Committee Chair

Gaudin, Timothy J.

Committee Member

Mowry, Christopher B.; Wilson, Thomas P.


Dept. of Biological and Environmental Sciences


College of Arts and Sciences


University of Tennessee at Chattanooga

Place of Publication

Chattanooga (Tenn.)


Human-coyote interactions are an increasing challenge for North American wildlife managers. My objectives were to: 1) provide data on the types and general spatial distribution of human-coyote interactions in metropolitan Atlanta; 2) identify landscapes associated with human-coyote interactions; and 3) investigate the validity of claims of coyote-pet attacks and the potential effects of assuming a coyote attacked a pet. Human-coyote interactions were positively correlated with open space landscapes. A change in scale led to differences in both how correlated a variable was with interactions and relationships among variables. Sixty-four percent of individuals who reported that a coyote attacked their pet did not actually witness it. I provide evidence that such assumptions led to more negative views towards coyotes, lethal removal of coyotes, and entered news media. I recommend managers conduct investigations to verify attacks to avoid unwarranted negative feelings towards coyotes, unnecessary management actions and inappropriate broadcast of risk messages.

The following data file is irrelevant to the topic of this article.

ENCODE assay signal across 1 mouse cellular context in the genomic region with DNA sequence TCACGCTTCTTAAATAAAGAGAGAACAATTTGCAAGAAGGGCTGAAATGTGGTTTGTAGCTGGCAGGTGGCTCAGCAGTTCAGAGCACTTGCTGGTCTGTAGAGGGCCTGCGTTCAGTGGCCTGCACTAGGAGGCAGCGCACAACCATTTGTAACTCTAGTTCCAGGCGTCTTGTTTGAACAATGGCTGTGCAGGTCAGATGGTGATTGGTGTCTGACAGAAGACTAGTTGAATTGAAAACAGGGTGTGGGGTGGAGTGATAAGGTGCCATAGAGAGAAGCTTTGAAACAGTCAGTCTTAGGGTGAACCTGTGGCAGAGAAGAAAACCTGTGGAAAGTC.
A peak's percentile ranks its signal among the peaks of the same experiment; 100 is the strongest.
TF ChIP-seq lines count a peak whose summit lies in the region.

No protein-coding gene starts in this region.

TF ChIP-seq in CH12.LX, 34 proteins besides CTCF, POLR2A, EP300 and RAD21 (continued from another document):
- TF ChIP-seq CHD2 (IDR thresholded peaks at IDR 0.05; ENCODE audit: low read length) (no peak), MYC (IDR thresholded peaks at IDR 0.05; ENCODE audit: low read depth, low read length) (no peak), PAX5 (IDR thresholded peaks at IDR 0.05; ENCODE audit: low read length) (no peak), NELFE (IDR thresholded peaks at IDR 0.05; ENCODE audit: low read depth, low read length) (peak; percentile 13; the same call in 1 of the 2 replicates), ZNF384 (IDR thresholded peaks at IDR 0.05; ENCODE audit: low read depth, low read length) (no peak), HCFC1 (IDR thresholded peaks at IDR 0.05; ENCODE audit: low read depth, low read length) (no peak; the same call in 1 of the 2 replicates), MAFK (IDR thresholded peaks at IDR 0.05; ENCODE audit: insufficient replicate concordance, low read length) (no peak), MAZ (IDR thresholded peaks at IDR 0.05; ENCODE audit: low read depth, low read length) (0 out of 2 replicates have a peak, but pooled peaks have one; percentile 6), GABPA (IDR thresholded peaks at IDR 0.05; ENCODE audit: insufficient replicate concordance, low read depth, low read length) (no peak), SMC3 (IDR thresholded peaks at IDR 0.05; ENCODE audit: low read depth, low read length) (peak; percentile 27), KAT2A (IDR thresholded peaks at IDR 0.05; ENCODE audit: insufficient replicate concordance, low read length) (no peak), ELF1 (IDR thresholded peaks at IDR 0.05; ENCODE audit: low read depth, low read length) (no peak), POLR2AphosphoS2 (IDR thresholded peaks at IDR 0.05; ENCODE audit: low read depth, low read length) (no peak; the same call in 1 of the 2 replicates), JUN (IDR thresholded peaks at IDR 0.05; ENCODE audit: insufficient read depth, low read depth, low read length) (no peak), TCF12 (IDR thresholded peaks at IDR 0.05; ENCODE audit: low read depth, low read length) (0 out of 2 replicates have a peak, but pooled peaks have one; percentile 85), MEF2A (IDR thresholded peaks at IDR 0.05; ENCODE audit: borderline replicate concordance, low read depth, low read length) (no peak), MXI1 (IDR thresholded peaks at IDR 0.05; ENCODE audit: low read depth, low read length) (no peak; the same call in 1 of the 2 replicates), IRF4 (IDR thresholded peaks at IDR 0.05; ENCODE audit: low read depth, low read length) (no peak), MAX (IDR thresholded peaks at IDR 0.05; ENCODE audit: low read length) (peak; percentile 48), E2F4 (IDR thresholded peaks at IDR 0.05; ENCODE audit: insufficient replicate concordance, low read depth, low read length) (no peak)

I would like to thank my committee members, Dr. Thomas P. Wilson, Dr. Timothy J. Gaudin and Dr. Chris B. Mowry for giving me the opportunity to expand my knowledge, skill set and life experience. I’d especially like to think Dr. Wilson for being the first person to recognize my potential before I began my graduate work and, subsequently, going to “bat” for me when I needed it the most. I’d like to thank the UT-Chattanooga GIS lab, especially Nyssa Hunt, for helping me when ArcMap would not tell me what to do!


M. S.; A thesis submitted to the faculty of the University of Tennessee at Chattanooga in partial fulfillment of the requirements of the degree of Master of Science.




Coyote -- Control -- Georgia -- Atlanta Metropolitan Area; Human-animal relationships -- Georgia -- Atlanta Metropolitan Area


Coyotes; Human-coyote interactions and conflict; Human dimensions of wildlife management; Conflict management; Urban coyotes; Atlanta

Document Type

Masters theses


xiii, 161 leaves




Under copyright.